Mine are like the tea tankers! We have to ensure there is a good ceylon wherever we go…if not we just carry some with us! Odd but true!

    Happy days indeed!!! Had dinner with some friends last week and were talking about Bennie Bookworm. And we all knew that Afrikaans song too. We all thought Bennie was a girl but is actually a guy! I think the bowtie should have been a clue!

  9. dolce says:

    there’s a family member!

    Hey, apparently you can pick up a will in CNA!

  10. dolce says:

    I hope you kept it.

    Did you hear of that mother in the states who ws dying of cancer so filmed hours and hours and hours of tape for her daughter, including one for every birthday which covered things like boys, her prom, hair and makeup. I cried and cried and cried. It was so beautiful.

    PS good luck with the packing….sheeesh!

  11. petridish says:

    Def Leppard perhaps?
    Love bites?

  12. dolce says:

    My mother takes her own washing up gloves with her when she travels. And her own supply of Rooibos. And enough medical supplies to counter any casualty.

    But the washing up gloves win, hands down!

  13. dolce says:

    Although….not a bad suggestion!

    Nah, more like the Mardi Gras stuff they play at the Haitian funerals….remember that James Bond film which was set in Haiti…fantastic, all that voodoo magic!

  14. flutter says:

    Not you too!!! My Mom was a nurse so there was always a pair of latex or washing up gloves on hand !!! heheheeee

    That reminds me of the obsessive ex who packed his own pillows, bedding, ‘special’ sea salt and “washing up box” with washing up gloves D!!! I often asked him why we bothered going away! On the up side – he packed way more stuff than I did. How many girls can say that!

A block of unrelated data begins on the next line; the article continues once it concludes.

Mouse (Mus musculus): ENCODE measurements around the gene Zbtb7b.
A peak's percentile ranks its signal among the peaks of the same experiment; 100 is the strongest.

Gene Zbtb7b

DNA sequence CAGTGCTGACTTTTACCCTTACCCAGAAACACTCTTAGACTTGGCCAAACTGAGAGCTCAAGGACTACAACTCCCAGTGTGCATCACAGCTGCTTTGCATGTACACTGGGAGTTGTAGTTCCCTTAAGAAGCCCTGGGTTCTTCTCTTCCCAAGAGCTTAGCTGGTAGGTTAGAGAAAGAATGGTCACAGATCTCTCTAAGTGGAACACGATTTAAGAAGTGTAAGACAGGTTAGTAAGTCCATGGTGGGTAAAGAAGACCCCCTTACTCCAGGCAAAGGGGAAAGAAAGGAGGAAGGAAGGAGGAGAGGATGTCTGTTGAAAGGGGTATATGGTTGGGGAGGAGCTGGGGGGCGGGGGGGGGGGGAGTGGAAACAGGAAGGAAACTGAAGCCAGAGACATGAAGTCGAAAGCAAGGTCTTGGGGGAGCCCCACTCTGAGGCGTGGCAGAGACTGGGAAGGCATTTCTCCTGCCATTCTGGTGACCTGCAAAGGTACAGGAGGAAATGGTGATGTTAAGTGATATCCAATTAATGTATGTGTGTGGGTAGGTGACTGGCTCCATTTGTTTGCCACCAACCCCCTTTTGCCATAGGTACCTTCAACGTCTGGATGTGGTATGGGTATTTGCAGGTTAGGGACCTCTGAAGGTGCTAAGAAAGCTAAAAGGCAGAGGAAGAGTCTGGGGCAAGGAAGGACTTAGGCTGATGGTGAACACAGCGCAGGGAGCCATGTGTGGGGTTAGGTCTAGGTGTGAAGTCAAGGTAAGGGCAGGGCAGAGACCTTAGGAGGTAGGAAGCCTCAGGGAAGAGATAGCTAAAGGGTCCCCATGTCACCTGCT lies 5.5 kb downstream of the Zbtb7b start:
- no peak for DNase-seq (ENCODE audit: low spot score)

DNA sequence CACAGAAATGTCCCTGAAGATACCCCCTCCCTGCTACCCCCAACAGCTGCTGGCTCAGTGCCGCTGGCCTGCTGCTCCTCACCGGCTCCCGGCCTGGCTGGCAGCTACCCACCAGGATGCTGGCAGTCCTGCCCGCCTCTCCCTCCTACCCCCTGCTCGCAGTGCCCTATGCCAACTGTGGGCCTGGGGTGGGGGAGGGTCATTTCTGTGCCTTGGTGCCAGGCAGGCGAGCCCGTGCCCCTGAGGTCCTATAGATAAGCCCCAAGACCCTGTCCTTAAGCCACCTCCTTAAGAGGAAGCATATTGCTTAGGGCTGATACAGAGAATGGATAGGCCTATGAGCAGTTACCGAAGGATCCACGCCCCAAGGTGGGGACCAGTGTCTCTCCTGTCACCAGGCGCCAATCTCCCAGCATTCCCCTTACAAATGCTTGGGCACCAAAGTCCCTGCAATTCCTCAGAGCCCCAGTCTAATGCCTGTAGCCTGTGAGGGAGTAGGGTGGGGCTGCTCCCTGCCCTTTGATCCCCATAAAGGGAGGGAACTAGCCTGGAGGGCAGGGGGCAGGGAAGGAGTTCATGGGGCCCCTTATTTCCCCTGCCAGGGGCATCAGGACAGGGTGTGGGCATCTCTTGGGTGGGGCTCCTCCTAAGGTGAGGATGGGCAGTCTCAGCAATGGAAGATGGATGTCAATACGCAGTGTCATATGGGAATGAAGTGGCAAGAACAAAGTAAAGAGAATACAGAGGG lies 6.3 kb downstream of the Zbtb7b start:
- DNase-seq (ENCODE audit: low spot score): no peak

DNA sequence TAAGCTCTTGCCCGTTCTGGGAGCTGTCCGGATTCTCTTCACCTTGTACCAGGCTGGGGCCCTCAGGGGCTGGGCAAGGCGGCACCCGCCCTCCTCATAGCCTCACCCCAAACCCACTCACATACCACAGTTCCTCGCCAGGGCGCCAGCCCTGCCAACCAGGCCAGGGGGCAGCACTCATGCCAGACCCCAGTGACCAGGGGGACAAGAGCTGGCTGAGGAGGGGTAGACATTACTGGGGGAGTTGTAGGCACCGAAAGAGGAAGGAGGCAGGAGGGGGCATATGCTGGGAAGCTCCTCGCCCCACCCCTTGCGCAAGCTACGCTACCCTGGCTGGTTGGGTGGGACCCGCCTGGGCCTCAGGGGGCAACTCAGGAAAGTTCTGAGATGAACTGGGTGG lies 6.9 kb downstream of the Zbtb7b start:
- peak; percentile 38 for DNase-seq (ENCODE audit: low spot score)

15. medusajane says:

    Does anyone remember this? Zoot was this cartoon figure with long skinny legs and a very deep voice.

  16. falcon says:

    I remember that hahahaha… showing our ages?

  17. bluepeter says:

    the cartoon theme tune that sprang to mind: rupert the (nerdy) bear. Anything’e better than that. Gummy bears for example ..

    And D, you’ve been in London for 2 weeks now and already getting morbid? I mean, cool blog, but the death stuff? Where did that come from? (and now I’ve got that stupid FNB ad in my head). But not for long …. the Simp-sons (dah da da da dah da da da dadada daaaah, dadada dah dah dadada dah).

  18. dolce says:

    Strangely enough, Mr. B_P, I was singing that on the train the other night, after a small incident with a couple of pints of the old amber liquid! Those bears were on drugs, man! What was in that gummy berry juice?

    And not morbid really…death in my house is a bit of a laugh. You know, coping mechanisms and all that!

    Nice dah’s, btw….all correct and accounted for! Are you work avoiding by any chance?

  19. shaunbrian says:

    I was touched reading this. It has a lot of truths and small details that I can idebtify with. It reminded me of how my simple actions shape my kids future. And how a wooden spoon can be both good and evil. And how divorce is a battle to the end!

    Poignant describes it, in my opinion.

    As a light aside:

    “Then dad left.
    No Bollocks.”

    And why is everyone planning on dying? I will live for ever, or die trying! (Rather be tie dying)